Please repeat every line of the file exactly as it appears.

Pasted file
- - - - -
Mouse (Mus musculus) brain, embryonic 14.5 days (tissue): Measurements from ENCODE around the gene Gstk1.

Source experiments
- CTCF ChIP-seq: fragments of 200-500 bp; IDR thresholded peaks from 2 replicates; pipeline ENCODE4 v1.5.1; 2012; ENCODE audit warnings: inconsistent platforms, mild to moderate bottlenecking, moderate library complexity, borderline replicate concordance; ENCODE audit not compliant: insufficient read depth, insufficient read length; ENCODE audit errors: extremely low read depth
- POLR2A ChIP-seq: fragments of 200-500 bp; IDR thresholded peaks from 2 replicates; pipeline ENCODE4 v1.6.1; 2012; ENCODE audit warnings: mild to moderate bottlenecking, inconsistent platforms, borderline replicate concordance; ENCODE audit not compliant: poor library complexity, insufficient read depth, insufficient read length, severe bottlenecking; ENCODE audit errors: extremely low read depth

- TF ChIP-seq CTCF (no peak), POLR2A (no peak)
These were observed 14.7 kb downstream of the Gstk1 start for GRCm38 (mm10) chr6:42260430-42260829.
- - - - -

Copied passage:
Mouse (Mus musculus) brain, embryonic 14.5 days (tissue): Measurements from ENCODE around the gene Gstk1.

Source experiments
- CTCF ChIP-seq: fragments of 200-500 bp; IDR thresholded peaks from 2 replicates; pipeline ENCODE4 v1.5.1; 2012; ENCODE audit warnings: inconsistent platforms, mild to moderate bottlenecking, moderate library complexity, borderline replicate concordance; ENCODE audit not compliant: insufficient read depth, insufficient read length; ENCODE audit errors: extremely low read depth
- POLR2A ChIP-seq: fragments of 200-500 bp; IDR thresholded peaks from 2 replicates; pipeline ENCODE4 v1.6.1; 2012; ENCODE audit warnings: mild to moderate bottlenecking, inconsistent platforms, borderline replicate concordance; ENCODE audit not compliant: poor library complexity, insufficient read depth, insufficient read length, severe bottlenecking; ENCODE audit errors: extremely low read depth

- TF ChIP-seq CTCF (no peak), POLR2A (no peak)
These were observed 14.7 kb downstream of the Gstk1 start for GRCm38 (mm10) chr6:42260430-42260829.